General Sir Peter de la Billiere was the charismatic commander of the British forces in the first Gulf War, a position he held until the liberation of Kuwait in 1991. Since his retirement he has been developing his talent as an author, drawing first on his own experiences with his autobiography Looking for Trouble, which told of his childhood, rebellion at school, the early death of his father and his military career. Storm Command, his personal account of the Gulf War, was a best seller.
Now, at the end of a series of engagements to speak about his most recent book, Supreme Courage, he explained how appropriate he found it to be completing his tour in Durham: he had started his army career in 1953 in the Durham Light Infantry (and had been stationed at Brancepeth Castle). He daughter is now a student at Durham University ("Aidan's is the best college!" he added, provocatively). The dli Museum was an appropriate setting for the evening's talk both because of this connection with the author and also because of the subject matter of his book. Supreme Courage reviews 150 years of the Victoria Cross, the Commonwealth's highest award for gallantry, and tells the stories of a few of the men who have won the award. Members of the audience arriving at the museum that evening would have walked past a memorial to the Durham Light Infantry's eleven winners of the Victoria Cross.
Sir Peter's talk did not attempt to do justice, within the time available, even to that sample of heroes about whom he had written in his book. Instead, he reviewed the VC's 150 year history, and discussed a number of related themes. The award is generally regarded as the world's most exclusive award for valour (only 1355 have ever been awarded, and there are only 15 living recipients; the award to Johnson Beharry was the first since the Falklands war) yet its establishment was intended to create a more democratic medal. It can be awarded to officers and men alike, breaking the "rank barrier". Women were never debarred from the award, and their eligibility was made explicit after the First World War (despite the opposition of the Navy, said Sir Peter, with perhaps a touch of inter-force edge), though no woman ever has won a Victoria Cross.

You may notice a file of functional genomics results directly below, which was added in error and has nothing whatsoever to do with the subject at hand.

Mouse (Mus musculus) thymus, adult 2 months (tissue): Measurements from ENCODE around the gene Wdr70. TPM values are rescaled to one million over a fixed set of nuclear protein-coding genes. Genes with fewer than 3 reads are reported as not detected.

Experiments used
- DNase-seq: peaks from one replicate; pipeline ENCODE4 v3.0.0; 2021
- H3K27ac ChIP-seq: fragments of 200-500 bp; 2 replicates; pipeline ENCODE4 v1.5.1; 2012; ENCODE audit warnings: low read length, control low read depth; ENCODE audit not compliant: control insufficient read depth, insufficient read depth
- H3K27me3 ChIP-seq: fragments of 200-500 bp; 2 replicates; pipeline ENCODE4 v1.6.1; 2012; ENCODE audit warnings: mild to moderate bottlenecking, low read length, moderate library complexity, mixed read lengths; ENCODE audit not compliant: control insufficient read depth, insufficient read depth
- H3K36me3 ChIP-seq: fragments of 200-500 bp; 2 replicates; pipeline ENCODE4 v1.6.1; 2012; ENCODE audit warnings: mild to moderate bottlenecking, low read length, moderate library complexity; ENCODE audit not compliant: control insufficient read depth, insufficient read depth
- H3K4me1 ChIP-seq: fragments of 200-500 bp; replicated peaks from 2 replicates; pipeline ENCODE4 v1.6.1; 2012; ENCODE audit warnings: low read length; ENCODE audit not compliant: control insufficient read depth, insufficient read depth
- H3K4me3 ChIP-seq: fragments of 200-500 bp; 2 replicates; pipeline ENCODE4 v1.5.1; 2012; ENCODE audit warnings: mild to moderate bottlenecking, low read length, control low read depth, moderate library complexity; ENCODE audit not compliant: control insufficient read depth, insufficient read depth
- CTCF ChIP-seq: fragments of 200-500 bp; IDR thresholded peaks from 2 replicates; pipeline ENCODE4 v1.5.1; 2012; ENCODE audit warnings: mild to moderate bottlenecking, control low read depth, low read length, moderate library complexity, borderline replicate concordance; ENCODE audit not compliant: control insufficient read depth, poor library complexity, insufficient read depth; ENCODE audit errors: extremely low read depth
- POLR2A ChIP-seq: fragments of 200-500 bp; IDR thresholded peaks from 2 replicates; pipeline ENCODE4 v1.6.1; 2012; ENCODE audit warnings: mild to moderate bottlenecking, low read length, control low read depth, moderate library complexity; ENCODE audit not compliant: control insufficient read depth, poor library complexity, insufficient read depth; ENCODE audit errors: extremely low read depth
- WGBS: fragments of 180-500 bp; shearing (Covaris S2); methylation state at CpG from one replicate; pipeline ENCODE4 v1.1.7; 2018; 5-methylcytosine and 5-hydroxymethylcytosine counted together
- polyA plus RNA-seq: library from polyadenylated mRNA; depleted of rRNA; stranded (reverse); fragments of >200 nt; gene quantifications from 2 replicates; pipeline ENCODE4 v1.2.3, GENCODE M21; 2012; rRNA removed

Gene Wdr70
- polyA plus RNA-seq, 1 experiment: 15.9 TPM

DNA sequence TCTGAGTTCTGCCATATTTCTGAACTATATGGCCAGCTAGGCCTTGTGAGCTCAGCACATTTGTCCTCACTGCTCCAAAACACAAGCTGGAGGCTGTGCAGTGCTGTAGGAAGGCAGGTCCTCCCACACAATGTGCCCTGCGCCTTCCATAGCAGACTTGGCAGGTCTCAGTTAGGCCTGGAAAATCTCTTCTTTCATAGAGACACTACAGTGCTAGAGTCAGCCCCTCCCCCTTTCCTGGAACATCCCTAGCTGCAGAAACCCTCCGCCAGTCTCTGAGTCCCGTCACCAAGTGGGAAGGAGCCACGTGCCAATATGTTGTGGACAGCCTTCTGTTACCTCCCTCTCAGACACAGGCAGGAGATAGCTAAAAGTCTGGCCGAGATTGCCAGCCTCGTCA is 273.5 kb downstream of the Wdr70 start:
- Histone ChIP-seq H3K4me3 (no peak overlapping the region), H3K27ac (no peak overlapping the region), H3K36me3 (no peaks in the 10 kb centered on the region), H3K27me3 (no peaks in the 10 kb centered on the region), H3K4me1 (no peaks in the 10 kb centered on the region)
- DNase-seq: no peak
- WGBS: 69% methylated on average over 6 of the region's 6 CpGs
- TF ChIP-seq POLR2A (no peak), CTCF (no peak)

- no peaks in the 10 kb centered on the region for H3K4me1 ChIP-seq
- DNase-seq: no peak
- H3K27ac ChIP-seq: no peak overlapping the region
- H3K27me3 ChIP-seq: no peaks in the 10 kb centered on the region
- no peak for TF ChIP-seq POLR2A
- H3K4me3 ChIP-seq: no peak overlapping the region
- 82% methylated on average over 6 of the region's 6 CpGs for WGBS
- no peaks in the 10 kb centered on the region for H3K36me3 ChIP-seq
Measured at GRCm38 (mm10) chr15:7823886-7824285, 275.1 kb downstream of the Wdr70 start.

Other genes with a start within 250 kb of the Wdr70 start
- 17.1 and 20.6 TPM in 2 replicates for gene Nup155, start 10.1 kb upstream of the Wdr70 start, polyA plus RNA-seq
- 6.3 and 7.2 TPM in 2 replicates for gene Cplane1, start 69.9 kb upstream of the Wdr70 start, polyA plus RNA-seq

The cross is awarded "for valour" and for devotion to duty "in the face of the enemy", and these simple words describe a wide variety of actions, from the DLI's John Byrne who fought in the Crimean War to Theodore Hardy, an army chaplain in the First World War, who interpreted his duties as including accompanying the troops to the front line, and tending to the wounded under heavy fire.
Sir Peter quoted Padre Hardy, "What is courage but the inspiration of the spirit?" and asked a number of thought-provoking questions. Which is higher, physical or moral courage? Is it possible to be courageous in an evil cause? Are suicide bombers, however misguidedly, courageous? ("I'm not answering that!"he added, hastily). Was there a difference between "hot courage", courage of the moment, like that displayed by Bill Speakman, who, despite being wounded, led a series of charges against the enemy in Korea, giving his unit time to withdraw safely, and "cold courage", a longer term, more sustained display of bravery - and he gave the example of Albert Jacka, the first Australian to win the VC?
His own view was that everyone has a certain amount of courage, which we spend in our own way. But once it is spent, the stock must be replenished before it can be used again. This was no blind glorification of spectacular deeds of courage, but a recognition that experiences like those honoured by the VC place even the bravest under great pressure, and that the award itself adds to that pressure. No one is fearless, he said, or if they are, they do not deserve medals, because they have no fear to overcome: courage is discipline over one's own fear.
One final surprise: Sir Peter pointed out that holders of the VC were characterised not only by courage, but also by luck. This had been brought home to him by the BBC, who had asked him to participate in a broadcast about the VC to be called Brave or Lucky?. His initial reaction was dislike of this question, but on reflection he felt that it was justified: he did not doubt that there were many people who had performed actions as brave as those of the VCs, but which were not witnessed, and others who would have done so had they had the opportunity. Holders of the VC had been brave and lucky, he concluded.
There is a brief video of Sir Peter talking about his book, Supreme Courage, at Meet the Author.